August 18, 2022

Cricket: All parties to blame, says report, but WICB, WIPA ‘erred significantly’

Pin It

Michael-GordonFrom Stabroek News

ST JOHN’S, Antigua, CMC – The high level task force commissioned with investigating the ill-fated recent tour of India says the West Indies Cricket Board, players union WIPA and West Indies players, were all at fault in the controversy.

In their report submitted to the WICB this weekend, the task force said the while the board and WIPA had “erred significantly” in their administration of the new Memorandum of Understanding, the players also needed to shoulder a “significant proportion of the blame” for the abandoned tour.

The task force, headed by Michael Gordon QC and including ex-WICB president Sir Wes Hall and prominent Barbadian attorney Sir Richard Cheltenham, also laid out eight recommendations aimed at preventing a repeat of the debacle.

This follows a month-long investigation of the crisis which stemmed from the one-day team’s decision to walk off the tour of India, in a contracts dispute with WIPA and the WICB.

West Indies players on tour contended the new MOU would have resulted in a reduction of up to 70 per cent of their earnings and asked for the agreement to be revised.

When this did not occur, they quit the tour following the fourth ODI in Dharamsala, putting paid to the fifth ODI, the one-off Twenty20 International and the scheduled three-Test series.

The task force concluded there was “something fundamentally wrong” with players arriving in India to discover the terms of their employment had undergone “radical change”, and also said “very real questions” existed as to whether the MOU was indeed a contract.

“Both Michael Muirhead and Dave Cameron, CEO and President, respectively of the Board, took the view that it was an enforceable contract. Wavell Hinds (WIPA president) on the other hand was equally firmly of the view that the September MOU was not in and of itself a contract but rather an agreed understanding that would lead to a collective bargaining agreement in much the same way as the prior MOU/CBA arrangement had worked,” the task force said.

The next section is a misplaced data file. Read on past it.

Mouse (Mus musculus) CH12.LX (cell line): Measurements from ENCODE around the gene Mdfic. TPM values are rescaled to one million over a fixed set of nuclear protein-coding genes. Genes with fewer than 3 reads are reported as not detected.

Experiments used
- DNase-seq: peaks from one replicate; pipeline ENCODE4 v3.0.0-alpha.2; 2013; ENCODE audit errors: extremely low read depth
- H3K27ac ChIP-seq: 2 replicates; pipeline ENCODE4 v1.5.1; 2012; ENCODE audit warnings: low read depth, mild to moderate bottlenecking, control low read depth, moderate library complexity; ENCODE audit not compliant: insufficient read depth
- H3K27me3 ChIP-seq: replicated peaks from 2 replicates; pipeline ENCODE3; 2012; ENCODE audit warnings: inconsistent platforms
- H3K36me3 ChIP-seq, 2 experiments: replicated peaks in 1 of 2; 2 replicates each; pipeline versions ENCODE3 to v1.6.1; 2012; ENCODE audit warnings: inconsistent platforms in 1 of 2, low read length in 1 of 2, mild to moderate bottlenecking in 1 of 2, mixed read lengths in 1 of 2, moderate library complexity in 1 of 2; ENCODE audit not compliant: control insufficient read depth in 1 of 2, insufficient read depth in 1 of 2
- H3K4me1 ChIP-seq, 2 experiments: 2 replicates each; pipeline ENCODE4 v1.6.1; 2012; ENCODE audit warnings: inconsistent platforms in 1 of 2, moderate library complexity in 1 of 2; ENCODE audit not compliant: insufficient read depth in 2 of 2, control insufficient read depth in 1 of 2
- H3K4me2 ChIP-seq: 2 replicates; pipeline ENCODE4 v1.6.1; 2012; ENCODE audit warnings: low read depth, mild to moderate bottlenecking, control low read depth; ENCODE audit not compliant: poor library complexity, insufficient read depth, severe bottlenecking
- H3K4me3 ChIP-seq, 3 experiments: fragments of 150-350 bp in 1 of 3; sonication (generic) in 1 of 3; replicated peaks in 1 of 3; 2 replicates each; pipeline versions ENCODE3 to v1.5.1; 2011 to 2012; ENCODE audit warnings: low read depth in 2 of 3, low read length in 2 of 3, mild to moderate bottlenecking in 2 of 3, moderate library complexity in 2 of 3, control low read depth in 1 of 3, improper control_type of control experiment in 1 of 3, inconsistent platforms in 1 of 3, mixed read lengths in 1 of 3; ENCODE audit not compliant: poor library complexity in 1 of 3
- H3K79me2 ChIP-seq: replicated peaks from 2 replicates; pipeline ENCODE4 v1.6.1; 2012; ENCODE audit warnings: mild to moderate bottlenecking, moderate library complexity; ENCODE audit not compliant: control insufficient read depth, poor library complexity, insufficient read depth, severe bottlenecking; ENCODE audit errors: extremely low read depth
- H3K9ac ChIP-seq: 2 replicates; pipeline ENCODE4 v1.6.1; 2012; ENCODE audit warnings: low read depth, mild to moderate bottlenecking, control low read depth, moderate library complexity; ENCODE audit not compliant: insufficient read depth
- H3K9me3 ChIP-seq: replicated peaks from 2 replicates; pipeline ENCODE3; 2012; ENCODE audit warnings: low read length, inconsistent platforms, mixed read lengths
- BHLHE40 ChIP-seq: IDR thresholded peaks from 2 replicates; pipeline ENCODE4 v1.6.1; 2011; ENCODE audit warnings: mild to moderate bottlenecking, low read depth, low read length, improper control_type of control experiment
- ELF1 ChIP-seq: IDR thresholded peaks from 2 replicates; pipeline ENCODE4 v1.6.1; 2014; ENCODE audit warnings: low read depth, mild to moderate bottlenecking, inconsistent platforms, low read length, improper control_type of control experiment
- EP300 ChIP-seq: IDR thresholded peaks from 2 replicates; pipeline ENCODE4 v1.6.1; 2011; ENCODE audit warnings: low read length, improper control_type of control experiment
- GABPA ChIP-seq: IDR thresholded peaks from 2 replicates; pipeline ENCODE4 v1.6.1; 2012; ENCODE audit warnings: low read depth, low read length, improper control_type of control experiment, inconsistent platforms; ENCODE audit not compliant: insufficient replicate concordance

“This was fundamental. It is trite law that if two parties to a negotiation do not agree on the effect of a document coming out of these negotiations then there is no meeting of the minds and hence no enforceable contract.

“The Board and WIPA were attempting a sea-change in the financial arrangements for West Indian professional cricketers without ensuring that there was understanding and acceptance by the WICB’s employees, the touring cricketers.”

The report added: “Having said the above, we are of the view that whilst WICB and WIPA can neither be accused of bad faith, they both erred significantly in failing to ensure that their vision for the future of West Indies Cricket with its ramifications for the sharing of sponsorship money and the concomitant changes in the level of remuneration for both the senior cricketers and the new class of professional players was clearly understood and the vision shared.”

The task force also contended that the players, especially the senior players on tour, also played a key role in the abandonment. According to the report, ODI captain and players representative Dwayne Bravo, said the squad had been aware of the imminent arrival in India of a joint WICB/WIPA delegation.